Pros point to flaws in Windows security update

German security company says it found minor problems in SP2; researchers predict more critical issues will emerge.

Security researchers say they're starting to find flaws in Microsoft's latest major update for Windows XP.

Last week, German company Heise Security announced that two flaws could be used to circumvent the new warnings that Windows XP Service Pack 2, or SP2, normally would display about running untrusted programs, potentially giving a leg up to a would-be intruder's attempts to execute code on a victim's PC.

And more revelations about vulnerabilities are on the way, Thor Larholm, senior security researcher with vulnerability-assessment company PivX Solutions, said Wednesday. Larholm has been looking for holes in the security of SP2 since the update was released and has notified Microsoft about several issues, but he would not discuss the details.

"I'm positive that we will see critical flaws over the next few weeks, and worms that will circumvent SP2 features over the next few months," he said.

Larholm has found dozens of flaws in Windows XP and Internet Explorer over the past few years and had previously maintained a Web page of unpatched vulnerabilities in the software giant's browser.

Microsoft would not discuss whether it had received reports of new vulnerabilities in Windows XP Service Pack 2 but did say that the company's researchers had investigated the Heise issues and found them wanting.

"The security response center is investigating those reports," said a representative of the company. "This feature is one that is supposed to protect users against executable files from an unknown source or untrusted locations. At this time, (Microsoft's security response center is) not aware of any instance that attackers could specifically bypass the service through e-mail or a browser."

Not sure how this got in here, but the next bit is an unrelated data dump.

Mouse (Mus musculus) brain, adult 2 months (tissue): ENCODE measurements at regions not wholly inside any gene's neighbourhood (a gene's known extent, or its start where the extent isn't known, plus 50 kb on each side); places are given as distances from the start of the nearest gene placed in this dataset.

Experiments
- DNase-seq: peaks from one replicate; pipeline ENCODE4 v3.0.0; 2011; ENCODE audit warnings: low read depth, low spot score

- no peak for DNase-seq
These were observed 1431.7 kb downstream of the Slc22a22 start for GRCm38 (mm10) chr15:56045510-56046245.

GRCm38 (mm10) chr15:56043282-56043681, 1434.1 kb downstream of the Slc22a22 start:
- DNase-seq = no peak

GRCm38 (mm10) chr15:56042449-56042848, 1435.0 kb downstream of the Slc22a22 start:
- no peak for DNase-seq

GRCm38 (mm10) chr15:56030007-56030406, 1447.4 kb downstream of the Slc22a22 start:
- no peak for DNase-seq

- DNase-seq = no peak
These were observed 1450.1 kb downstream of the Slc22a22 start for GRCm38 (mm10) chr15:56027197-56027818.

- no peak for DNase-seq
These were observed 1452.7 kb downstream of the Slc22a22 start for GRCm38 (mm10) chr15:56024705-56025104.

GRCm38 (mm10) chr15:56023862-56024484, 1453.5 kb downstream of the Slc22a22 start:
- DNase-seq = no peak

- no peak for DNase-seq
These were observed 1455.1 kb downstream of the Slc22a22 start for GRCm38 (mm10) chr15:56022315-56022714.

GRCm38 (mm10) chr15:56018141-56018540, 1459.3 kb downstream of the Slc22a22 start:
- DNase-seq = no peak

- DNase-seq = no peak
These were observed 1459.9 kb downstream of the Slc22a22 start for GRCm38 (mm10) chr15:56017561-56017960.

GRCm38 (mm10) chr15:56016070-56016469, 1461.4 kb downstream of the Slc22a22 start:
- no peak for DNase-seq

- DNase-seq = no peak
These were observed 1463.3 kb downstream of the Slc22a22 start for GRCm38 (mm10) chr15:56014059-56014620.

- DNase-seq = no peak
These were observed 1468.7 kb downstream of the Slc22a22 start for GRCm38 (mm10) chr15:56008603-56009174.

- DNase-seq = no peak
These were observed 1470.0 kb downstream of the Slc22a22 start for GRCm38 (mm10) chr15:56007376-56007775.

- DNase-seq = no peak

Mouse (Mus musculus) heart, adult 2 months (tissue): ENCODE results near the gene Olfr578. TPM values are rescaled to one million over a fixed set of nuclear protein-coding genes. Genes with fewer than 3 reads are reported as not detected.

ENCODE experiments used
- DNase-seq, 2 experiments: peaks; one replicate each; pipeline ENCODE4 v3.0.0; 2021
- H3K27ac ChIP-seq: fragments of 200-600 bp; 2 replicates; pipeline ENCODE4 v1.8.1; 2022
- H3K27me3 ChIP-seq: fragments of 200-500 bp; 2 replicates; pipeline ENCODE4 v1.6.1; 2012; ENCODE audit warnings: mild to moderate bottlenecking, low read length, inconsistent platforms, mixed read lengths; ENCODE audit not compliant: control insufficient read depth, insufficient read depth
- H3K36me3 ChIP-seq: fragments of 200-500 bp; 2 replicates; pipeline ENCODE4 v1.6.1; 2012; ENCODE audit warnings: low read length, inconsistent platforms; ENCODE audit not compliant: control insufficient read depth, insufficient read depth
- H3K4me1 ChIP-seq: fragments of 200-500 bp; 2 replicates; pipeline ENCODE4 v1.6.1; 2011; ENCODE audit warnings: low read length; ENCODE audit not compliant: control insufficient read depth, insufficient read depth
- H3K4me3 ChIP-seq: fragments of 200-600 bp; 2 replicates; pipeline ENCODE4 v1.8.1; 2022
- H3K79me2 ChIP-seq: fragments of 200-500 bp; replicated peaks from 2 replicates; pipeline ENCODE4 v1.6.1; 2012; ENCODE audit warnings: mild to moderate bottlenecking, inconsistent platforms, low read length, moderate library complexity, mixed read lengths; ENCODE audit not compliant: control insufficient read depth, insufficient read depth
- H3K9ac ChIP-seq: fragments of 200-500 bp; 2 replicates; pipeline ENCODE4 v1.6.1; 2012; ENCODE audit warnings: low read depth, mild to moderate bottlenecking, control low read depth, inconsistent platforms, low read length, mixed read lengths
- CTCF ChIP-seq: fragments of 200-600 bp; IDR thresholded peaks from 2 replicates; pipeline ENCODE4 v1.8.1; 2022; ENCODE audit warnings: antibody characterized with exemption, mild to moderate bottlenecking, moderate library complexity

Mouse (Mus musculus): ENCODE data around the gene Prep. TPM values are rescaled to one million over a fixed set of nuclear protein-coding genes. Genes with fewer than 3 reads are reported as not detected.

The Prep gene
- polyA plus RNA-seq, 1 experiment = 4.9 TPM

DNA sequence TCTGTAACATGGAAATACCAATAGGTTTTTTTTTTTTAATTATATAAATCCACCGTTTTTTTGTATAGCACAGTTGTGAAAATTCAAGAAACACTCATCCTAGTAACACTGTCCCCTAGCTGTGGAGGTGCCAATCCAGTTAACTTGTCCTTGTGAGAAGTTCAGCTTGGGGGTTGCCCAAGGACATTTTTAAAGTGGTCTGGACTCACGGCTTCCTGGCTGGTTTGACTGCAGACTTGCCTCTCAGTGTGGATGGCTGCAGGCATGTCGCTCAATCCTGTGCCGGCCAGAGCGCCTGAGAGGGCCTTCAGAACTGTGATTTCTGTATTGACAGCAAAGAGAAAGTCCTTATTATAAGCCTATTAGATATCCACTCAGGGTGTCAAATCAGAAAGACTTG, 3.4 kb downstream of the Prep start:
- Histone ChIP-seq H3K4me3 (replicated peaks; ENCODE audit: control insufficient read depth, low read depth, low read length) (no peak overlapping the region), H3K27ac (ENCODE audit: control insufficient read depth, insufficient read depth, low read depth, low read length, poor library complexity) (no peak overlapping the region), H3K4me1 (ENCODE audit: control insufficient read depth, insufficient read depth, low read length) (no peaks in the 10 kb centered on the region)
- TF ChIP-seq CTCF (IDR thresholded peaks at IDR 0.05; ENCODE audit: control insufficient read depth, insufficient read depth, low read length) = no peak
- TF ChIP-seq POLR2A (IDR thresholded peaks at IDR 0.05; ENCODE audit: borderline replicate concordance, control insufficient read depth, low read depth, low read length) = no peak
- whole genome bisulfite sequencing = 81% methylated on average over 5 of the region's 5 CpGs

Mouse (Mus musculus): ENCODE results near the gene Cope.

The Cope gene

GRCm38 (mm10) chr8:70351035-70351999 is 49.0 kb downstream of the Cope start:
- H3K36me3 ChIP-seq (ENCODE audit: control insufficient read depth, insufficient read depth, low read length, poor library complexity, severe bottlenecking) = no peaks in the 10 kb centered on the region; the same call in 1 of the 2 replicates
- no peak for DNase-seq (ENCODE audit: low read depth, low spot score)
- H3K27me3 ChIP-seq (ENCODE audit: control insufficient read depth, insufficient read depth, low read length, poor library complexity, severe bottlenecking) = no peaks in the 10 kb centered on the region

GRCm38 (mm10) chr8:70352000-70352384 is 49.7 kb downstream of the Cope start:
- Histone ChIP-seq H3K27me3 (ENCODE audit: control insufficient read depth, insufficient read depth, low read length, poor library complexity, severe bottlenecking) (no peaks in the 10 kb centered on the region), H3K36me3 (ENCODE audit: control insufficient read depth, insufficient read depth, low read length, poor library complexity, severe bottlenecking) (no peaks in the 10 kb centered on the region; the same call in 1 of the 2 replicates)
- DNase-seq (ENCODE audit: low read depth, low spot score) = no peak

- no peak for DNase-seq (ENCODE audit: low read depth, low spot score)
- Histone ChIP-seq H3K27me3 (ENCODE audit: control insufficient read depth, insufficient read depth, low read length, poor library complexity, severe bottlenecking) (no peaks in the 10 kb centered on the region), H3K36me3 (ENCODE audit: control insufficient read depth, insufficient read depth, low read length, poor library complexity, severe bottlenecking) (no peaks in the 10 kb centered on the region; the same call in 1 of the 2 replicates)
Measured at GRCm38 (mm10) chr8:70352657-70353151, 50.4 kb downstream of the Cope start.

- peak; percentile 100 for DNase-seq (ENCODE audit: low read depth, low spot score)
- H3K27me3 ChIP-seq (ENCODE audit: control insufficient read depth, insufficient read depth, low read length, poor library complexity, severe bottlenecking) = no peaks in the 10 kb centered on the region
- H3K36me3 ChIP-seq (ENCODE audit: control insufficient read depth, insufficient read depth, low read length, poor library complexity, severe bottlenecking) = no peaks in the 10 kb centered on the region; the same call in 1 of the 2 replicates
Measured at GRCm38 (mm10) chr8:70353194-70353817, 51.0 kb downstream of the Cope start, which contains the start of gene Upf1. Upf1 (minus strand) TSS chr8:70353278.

Security researchers also point out that Microsoft has not solved some well-known issues with a few of the security technologies incorporated into SP2. Though the firewall is improved, it can be circumvented by any locally running program, a problem with most personal firewall programs, said Marc Maiffret, chief hacking officer for security software maker eEye Digital Security. Maiffret and his staff are analyzing the security update as well.

"We have seen some interesting things, but it is only about a week into it," Maiffret said.

The flaw reports could cause companies to hesitate even more before installing Microsoft's latest step to secure Windows. Many companies have said they will hold off on the update until it has been thoroughly vetted .

SP2 is designed to add better security to the operating system's handling of network data, program memory, browsing activity and e-mail messages by changing the system's code and configuration. For example, a revamped firewall is intended to keep attackers out and attempts to prevent malicious applications from connecting to the Internet by requiring that the user give specific permission to each application.

The major software update, which took almost a year to create, came to life after the MSBlast worm hit the Internet on Aug. 11. Almost 26 days before, Microsoft had issued a patch for the security hole the worm exploited, but many people did not install the fix even though there was widespread expectation that a virus would be created to take advantage of the flaw.

Microsoft Chair Bill Gates has described SP2 as the most extensive free update to Windows ever, and executives have acknowledged that work on the update has delayed other projects, including Longhorn, the next major version of Windows.

In addition to making the software available via automatic update , Microsoft will allow information-technology managers to download an upgrade that companies can use to update their machines.

As for flaws in XP itself, eEye's Maiffret points out that the update is about making Windows XP more secure by adding new protection features and better configuration, not about finding all the vulnerabilities in the operating system.

"Microsoft never claimed that SP2 would close all the security holes," he said.

CNET News.com's Ina Fried contributed to this report.

 

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